33

I know that jQuery is loaded, because I can switch out the $ for 'jQuery' and everything behaves as expected, but this will be a messy script if I can't fix this

This script:

jQuery(document).ready(function(){
    $("ul.vimeo_desc_feed li a").click(function(){
        alert($(this).attr('href'));
        return false;
    })
});

Produces the error $ is not a function

This script:

jQuery(document).ready(function(){
    jQuery("ul.vimeo_desc_feed li a").click(function(){
        alert(jQuery(this).attr('href'));
        return false;
    })
});

works fine.

43

You can wrap your javascript inside a self-invoking function, then pass jQuery as an argument to it, using $ as the local variable name. For example:

(function($) {
  $(document).ready(function(){
    $("ul.vimeo_desc_feed li a").click(function(){
      alert($(this).attr('href'));
      return false;
    })
 });
}(jQuery));

should work as intended.

If I remember correctly the WP-supplied version of jQuery (the one you get if you wp_enqueue_script('jquery')) puts jQuery in no-conflict immediately, causing $ to be undefined.

| improve this answer | |
  • aah, I see. I used to add it by hand, which explains why I have not come across this issue. – Mild Fuzz Oct 14 '10 at 15:46
  • Thank you, I was using the alternate format with jQuery at the beginning instead of end.. but couldn't figure out how to return a value, with this format I just added return before the self-invoking function, and it works. – eselk Jan 15 '15 at 18:08
  • Very useful answer. – MarkSkayff Nov 1 '17 at 20:04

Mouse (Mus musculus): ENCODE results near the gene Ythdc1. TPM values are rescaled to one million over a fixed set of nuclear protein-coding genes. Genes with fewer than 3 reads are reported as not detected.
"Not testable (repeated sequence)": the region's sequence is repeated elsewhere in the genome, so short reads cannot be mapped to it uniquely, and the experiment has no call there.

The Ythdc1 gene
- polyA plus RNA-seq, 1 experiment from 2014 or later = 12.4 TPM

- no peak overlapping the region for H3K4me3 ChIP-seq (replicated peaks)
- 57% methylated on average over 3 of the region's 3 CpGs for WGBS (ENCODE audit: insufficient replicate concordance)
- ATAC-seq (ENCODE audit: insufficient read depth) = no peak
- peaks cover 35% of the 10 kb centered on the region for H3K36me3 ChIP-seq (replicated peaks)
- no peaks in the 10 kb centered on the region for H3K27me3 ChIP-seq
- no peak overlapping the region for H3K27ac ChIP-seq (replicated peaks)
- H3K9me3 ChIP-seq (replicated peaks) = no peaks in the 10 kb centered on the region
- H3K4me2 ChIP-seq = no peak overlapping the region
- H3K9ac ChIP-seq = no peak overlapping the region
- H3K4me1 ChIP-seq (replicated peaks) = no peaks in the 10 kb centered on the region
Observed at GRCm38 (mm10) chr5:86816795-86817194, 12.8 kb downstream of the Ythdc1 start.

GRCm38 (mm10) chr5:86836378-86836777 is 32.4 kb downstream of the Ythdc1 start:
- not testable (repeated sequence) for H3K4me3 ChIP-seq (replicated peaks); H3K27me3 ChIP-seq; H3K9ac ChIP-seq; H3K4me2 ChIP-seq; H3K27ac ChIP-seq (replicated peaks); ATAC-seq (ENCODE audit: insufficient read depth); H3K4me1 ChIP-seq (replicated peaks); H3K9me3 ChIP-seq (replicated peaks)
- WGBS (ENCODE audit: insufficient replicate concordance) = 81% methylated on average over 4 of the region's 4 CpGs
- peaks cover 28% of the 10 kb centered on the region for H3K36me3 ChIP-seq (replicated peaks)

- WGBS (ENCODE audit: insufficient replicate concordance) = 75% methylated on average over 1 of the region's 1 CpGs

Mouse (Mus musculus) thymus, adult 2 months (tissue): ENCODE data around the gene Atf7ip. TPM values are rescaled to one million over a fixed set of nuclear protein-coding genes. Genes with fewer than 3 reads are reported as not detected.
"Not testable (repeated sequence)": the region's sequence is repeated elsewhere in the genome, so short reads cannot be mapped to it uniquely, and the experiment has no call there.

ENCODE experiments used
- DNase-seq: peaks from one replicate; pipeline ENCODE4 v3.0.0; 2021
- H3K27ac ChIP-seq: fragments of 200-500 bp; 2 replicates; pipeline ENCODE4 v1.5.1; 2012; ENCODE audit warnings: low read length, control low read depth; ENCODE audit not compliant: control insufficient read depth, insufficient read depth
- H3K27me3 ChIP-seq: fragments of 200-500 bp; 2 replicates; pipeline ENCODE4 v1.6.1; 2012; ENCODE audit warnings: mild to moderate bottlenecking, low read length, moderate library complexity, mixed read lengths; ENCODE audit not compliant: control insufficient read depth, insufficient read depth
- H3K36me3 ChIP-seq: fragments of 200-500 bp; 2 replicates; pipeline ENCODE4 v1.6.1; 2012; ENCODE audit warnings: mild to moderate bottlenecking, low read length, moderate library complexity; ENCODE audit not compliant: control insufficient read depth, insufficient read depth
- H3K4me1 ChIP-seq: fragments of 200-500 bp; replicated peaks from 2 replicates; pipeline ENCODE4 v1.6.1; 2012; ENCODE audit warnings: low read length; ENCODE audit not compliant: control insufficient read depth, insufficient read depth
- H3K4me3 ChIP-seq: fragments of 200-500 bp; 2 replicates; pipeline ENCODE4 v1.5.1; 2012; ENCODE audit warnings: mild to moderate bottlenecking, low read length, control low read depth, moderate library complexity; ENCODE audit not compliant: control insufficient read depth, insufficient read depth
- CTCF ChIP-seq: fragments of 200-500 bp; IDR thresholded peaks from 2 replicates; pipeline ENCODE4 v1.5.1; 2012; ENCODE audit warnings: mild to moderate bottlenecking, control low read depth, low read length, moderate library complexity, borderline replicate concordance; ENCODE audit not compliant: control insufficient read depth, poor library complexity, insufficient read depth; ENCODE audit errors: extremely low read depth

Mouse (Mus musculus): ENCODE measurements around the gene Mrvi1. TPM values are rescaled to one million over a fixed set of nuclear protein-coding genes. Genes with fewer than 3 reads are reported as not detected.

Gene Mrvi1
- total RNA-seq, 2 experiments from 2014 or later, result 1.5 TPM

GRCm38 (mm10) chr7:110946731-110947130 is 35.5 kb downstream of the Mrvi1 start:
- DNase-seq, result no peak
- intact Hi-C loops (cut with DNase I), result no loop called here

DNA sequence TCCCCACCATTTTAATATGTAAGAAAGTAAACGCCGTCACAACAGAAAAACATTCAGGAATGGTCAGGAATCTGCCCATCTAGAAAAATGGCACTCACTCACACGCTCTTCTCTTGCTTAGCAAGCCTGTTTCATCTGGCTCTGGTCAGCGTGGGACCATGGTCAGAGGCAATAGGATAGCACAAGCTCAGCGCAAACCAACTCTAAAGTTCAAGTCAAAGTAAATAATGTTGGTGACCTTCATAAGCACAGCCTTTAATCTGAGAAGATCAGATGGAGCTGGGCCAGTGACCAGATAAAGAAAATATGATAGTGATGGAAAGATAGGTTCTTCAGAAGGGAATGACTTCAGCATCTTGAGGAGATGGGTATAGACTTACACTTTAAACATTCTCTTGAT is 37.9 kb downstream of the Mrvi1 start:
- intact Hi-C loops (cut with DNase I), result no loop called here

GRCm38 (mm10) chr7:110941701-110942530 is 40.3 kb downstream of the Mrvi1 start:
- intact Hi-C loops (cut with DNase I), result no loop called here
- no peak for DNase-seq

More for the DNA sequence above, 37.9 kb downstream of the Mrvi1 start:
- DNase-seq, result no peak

32

You're almost there!

jQuery(document).ready(function($){
    $("ul.vimeo_desc_feed li a").click(function(){
        alert($(this).attr('href'));
        return false;
    })

});

You have to pass a reference to jQuery as the $ function into your method or it won't work. If you just place a $ inside the first function() call as I did above, things will be working just fine.

| improve this answer | |
  • 4
    +1: That is more readable than putting jQueryat the end. – fuxia Oct 14 '10 at 17:42
  • 1
    ...but it isn't the standard way of doing an anonymous function. forum.jquery.com/topic/jquery-anonymous-function-calls – BryanH Oct 14 '10 at 23:55
  • 5
    Yes and no. They're both considered "standard" ways of doing it. One creates a singleton class that has $ defined locally. The other just defines a handler for the document's ready event and passes the jQuery object into the handler as $. If you're trying to hook on to the ready event, the second method is more widely used. If you need jQuery for any other purpose (to hook on to $.browser for example), you'd use a singleton class. – EAMann Oct 15 '10 at 1:39
  • +1 for jQuery(document).ready(function($){... mor infos about jquery and WordPress can you also read on my post: wpengineer.com/2028/small-tips-using-wordpress-and-jquery . – bueltge Oct 15 '10 at 12:46
6

Passing a function to jQuery is shorthand for $(document).ready(...) then by placing $ as the first parameter of your callback, you create an alias for jQuery within that callback:

jQuery(function($) {
    $("ul.vimeo_desc_feed li a").click(function(){
        alert($(this).attr('href'));
        return false;
    });
});

You can see the documentation for this here.

| improve this answer | |

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